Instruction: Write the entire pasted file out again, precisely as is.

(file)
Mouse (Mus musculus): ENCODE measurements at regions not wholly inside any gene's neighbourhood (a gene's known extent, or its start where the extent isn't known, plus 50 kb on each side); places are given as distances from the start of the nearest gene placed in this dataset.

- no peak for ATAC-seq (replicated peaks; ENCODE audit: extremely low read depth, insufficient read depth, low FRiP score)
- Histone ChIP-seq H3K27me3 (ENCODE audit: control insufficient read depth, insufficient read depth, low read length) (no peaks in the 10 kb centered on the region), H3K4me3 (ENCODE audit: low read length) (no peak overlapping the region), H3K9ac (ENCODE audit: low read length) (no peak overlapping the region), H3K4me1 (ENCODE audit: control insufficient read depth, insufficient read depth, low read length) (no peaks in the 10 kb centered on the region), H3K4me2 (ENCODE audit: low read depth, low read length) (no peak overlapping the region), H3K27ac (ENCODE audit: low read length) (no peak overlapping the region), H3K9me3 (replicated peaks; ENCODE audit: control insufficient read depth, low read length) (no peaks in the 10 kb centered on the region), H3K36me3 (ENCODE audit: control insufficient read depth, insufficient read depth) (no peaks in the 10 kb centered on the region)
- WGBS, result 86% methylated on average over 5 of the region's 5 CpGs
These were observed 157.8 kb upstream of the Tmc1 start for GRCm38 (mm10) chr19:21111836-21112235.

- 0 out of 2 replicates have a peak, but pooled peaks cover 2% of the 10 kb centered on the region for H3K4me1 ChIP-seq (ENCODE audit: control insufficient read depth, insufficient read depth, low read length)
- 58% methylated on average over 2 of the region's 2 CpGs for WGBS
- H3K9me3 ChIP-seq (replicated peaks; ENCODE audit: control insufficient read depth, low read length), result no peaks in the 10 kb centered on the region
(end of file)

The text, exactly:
Mouse (Mus musculus): ENCODE measurements at regions not wholly inside any gene's neighbourhood (a gene's known extent, or its start where the extent isn't known, plus 50 kb on each side); places are given as distances from the start of the nearest gene placed in this dataset.

- no peak for ATAC-seq (replicated peaks; ENCODE audit: extremely low read depth, insufficient read depth, low FRiP score)
- Histone ChIP-seq H3K27me3 (ENCODE audit: control insufficient read depth, insufficient read depth, low read length) (no peaks in the 10 kb centered on the region), H3K4me3 (ENCODE audit: low read length) (no peak overlapping the region), H3K9ac (ENCODE audit: low read length) (no peak overlapping the region), H3K4me1 (ENCODE audit: control insufficient read depth, insufficient read depth, low read length) (no peaks in the 10 kb centered on the region), H3K4me2 (ENCODE audit: low read depth, low read length) (no peak overlapping the region), H3K27ac (ENCODE audit: low read length) (no peak overlapping the region), H3K9me3 (replicated peaks; ENCODE audit: control insufficient read depth, low read length) (no peaks in the 10 kb centered on the region), H3K36me3 (ENCODE audit: control insufficient read depth, insufficient read depth) (no peaks in the 10 kb centered on the region)
- WGBS, result 86% methylated on average over 5 of the region's 5 CpGs
These were observed 157.8 kb upstream of the Tmc1 start for GRCm38 (mm10) chr19:21111836-21112235.

- 0 out of 2 replicates have a peak, but pooled peaks cover 2% of the 10 kb centered on the region for H3K4me1 ChIP-seq (ENCODE audit: control insufficient read depth, insufficient read depth, low read length)
- 58% methylated on average over 2 of the region's 2 CpGs for WGBS
- H3K9me3 ChIP-seq (replicated peaks; ENCODE audit: control insufficient read depth, low read length), result no peaks in the 10 kb centered on the region